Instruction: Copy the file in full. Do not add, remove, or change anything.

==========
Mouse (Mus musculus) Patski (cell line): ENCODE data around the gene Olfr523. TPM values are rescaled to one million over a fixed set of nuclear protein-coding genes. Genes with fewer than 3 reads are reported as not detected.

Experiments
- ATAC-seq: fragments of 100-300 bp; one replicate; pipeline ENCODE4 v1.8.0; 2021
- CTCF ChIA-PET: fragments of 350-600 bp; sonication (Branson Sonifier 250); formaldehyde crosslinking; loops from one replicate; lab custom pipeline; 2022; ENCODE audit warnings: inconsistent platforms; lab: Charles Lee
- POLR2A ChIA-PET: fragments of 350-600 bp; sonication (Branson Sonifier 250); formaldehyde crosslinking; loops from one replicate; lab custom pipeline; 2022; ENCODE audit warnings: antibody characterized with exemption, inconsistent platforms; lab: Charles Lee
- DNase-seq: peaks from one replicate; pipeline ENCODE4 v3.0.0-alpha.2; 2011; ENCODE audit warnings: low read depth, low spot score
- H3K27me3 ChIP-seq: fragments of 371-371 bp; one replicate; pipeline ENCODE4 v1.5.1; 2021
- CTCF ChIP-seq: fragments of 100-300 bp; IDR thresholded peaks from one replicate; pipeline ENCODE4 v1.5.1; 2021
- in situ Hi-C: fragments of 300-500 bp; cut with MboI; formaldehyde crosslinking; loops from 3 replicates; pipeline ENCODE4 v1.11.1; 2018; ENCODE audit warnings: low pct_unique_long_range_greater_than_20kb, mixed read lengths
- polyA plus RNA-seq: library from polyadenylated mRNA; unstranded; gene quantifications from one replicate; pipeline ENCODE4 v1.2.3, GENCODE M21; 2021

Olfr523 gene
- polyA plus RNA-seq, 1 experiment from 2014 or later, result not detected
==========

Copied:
Mouse (Mus musculus) Patski (cell line): ENCODE data around the gene Olfr523. TPM values are rescaled to one million over a fixed set of nuclear protein-coding genes. Genes with fewer than 3 reads are reported as not detected.

Experiments
- ATAC-seq: fragments of 100-300 bp; one replicate; pipeline ENCODE4 v1.8.0; 2021
- CTCF ChIA-PET: fragments of 350-600 bp; sonication (Branson Sonifier 250); formaldehyde crosslinking; loops from one replicate; lab custom pipeline; 2022; ENCODE audit warnings: inconsistent platforms; lab: Charles Lee
- POLR2A ChIA-PET: fragments of 350-600 bp; sonication (Branson Sonifier 250); formaldehyde crosslinking; loops from one replicate; lab custom pipeline; 2022; ENCODE audit warnings: antibody characterized with exemption, inconsistent platforms; lab: Charles Lee
- DNase-seq: peaks from one replicate; pipeline ENCODE4 v3.0.0-alpha.2; 2011; ENCODE audit warnings: low read depth, low spot score
- H3K27me3 ChIP-seq: fragments of 371-371 bp; one replicate; pipeline ENCODE4 v1.5.1; 2021
- CTCF ChIP-seq: fragments of 100-300 bp; IDR thresholded peaks from one replicate; pipeline ENCODE4 v1.5.1; 2021
- in situ Hi-C: fragments of 300-500 bp; cut with MboI; formaldehyde crosslinking; loops from 3 replicates; pipeline ENCODE4 v1.11.1; 2018; ENCODE audit warnings: low pct_unique_long_range_greater_than_20kb, mixed read lengths
- polyA plus RNA-seq: library from polyadenylated mRNA; unstranded; gene quantifications from one replicate; pipeline ENCODE4 v1.2.3, GENCODE M21; 2021

Olfr523 gene
- polyA plus RNA-seq, 1 experiment from 2014 or later, result not detected